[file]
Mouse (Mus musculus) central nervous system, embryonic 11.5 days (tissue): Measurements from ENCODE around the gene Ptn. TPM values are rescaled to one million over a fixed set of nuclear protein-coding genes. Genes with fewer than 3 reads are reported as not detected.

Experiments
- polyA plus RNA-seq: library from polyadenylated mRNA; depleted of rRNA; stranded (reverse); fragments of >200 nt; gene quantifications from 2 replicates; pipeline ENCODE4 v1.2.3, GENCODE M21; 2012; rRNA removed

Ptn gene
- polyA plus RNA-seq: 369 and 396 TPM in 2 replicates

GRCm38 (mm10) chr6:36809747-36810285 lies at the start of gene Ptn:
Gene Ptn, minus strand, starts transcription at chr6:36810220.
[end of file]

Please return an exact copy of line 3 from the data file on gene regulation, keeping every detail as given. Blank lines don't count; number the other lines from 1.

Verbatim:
- polyA plus RNA-seq: library from polyadenylated mRNA; depleted of rRNA; stranded (reverse); fragments of >200 nt; gene quantifications from 2 replicates; pipeline ENCODE4 v1.2.3, GENCODE M21; 2012; rRNA removed